A native plant is one that occurs naturally in a particular habitat, ecosystem or region without human introduction. It is well adapted to that regions soil, moisture and weather conditions. The consensus among experts is that plants occurring naturally in North America prior to the arrival of European settlement are considered native.
Native plants are crucial to native wildlife. They have spent many years evolving to provide certain benefits to each other. Wildlife get food and shelter, plants get seed dispersal and pollination. Native plants provide food and shelter for 10-15 times more species of birds, butterflies and other local wildlife than non-native plants.1 They also keep each other in check. Don't forget that native plants, especially flowering varieties are beautiful additions to any garden or home.
Using native plants in your landscaping will save you time and money. Since native plants are adapted to our region's soil and moisture conditions they need to be watered less often. Once established they are usually low maintenance. They have natural defenses to and can better resist pest infestations so they seldom require harmful pesticides and fertilizers. There are a great variety of native plants that you can use in any type of garden design from residential to large commercial landscapes.
USDA Natural Resources Conservation Service Plants Database provides information about plant species found in the United States and its territories.
U.S. National Arboretum lists native plant alternatives to invasive species, also lists problem plants by region.
Lady Bird Johnson Wildflower Center is a great resource for everything you ever want or need to know about plants. You can search regional databases for native plants to use and can even refine the search for specific colors, sun exposure, height, etc. Includes scientific and common names and a variety of pictures for each plant.
National Wildlife Federation's American Beauties website contains information on the benefits of using native plants and has a great database that allows you to search for plants great for attracting wildlife such as birds and butterflies. You can also enter your zip code to find garden centers and nurseries near you that sell native plants.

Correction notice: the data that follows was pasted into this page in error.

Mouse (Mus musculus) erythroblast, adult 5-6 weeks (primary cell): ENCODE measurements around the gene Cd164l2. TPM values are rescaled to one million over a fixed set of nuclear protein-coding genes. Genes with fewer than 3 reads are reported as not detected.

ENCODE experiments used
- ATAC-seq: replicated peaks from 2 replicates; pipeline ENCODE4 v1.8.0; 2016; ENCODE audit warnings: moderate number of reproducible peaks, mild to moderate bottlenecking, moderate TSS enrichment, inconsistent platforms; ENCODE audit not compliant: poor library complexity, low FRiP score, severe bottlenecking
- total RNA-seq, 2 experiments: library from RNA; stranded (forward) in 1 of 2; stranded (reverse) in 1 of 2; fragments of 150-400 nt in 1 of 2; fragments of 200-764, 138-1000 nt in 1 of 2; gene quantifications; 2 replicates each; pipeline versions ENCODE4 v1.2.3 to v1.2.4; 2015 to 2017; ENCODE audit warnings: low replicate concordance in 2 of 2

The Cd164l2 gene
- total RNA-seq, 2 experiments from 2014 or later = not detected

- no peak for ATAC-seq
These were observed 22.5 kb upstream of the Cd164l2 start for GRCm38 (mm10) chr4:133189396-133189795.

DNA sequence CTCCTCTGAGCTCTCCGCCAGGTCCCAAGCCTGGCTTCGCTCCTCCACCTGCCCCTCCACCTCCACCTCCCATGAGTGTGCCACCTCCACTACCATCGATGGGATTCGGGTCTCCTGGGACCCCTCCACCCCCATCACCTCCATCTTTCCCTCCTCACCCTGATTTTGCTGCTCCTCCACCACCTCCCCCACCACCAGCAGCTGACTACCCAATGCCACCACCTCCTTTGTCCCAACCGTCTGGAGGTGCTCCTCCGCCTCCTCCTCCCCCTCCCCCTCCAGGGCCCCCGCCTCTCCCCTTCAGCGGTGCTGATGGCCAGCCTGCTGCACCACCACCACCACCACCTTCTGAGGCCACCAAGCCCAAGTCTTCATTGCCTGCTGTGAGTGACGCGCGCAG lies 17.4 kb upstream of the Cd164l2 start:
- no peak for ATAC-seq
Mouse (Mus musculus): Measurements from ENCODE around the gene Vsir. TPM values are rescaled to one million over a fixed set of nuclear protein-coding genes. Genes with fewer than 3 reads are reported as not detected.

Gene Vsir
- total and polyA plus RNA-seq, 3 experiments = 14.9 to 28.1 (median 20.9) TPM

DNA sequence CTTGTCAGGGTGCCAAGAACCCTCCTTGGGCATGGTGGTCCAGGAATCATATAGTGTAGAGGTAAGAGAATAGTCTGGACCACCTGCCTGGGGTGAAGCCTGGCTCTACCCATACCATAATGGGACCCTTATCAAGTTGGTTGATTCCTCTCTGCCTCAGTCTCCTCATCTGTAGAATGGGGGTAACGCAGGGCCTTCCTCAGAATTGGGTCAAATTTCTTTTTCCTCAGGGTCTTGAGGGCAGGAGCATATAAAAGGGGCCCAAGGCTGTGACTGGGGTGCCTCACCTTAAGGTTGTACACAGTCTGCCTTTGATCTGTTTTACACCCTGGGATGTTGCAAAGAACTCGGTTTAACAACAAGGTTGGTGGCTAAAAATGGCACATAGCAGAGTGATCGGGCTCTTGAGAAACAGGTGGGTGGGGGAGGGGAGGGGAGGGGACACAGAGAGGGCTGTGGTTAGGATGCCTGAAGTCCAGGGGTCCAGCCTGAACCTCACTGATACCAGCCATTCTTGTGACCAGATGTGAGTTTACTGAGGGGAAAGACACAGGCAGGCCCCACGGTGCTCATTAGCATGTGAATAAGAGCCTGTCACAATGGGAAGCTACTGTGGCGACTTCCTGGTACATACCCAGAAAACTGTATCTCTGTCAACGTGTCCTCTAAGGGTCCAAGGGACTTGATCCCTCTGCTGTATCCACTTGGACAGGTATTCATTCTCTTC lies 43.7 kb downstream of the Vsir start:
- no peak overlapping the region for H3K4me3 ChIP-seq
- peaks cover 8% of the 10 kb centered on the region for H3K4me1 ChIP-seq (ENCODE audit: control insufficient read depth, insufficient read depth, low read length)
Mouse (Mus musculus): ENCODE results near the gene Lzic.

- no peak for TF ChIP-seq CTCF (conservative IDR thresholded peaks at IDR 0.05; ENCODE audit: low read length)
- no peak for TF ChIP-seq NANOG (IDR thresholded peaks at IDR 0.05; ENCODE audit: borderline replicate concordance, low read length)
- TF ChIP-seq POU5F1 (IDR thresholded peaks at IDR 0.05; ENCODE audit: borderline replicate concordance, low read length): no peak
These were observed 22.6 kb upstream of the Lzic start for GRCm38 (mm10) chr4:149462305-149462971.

Plant Native provides information on how to naturescape using native plants and has regional plant databases.
The National Gardening Association has wonderful how to videos on such topics as how to prune a hedge, how to control deer, controlling slugs and many other helpful subjects. It also features a seed swap database, edible plant lists and much more.
Wild Ones is a non profit dedicated to promoting environmentally sound landscaping practices stressing the use of native plants. There is a Connecticut chapter located in Mountain Laurel.
Connecticut Lawn and Garden is a directory of residential and commercial resources and service providers.
UConn Plant Database is searchable by plant name, this list also includes invasive plant species.
Connecticut Botanical Society is run by amateur and professional botanists. Offers links to related sites, information on growing conditions, and has a native plant information.
Connecticut College Arboretum has a native plant collection that you can tour and a searchable plant database.
The Native Plant Center run by Westchester Community College educates people about the natural beauty and value of native plants. Information about native plant sales available.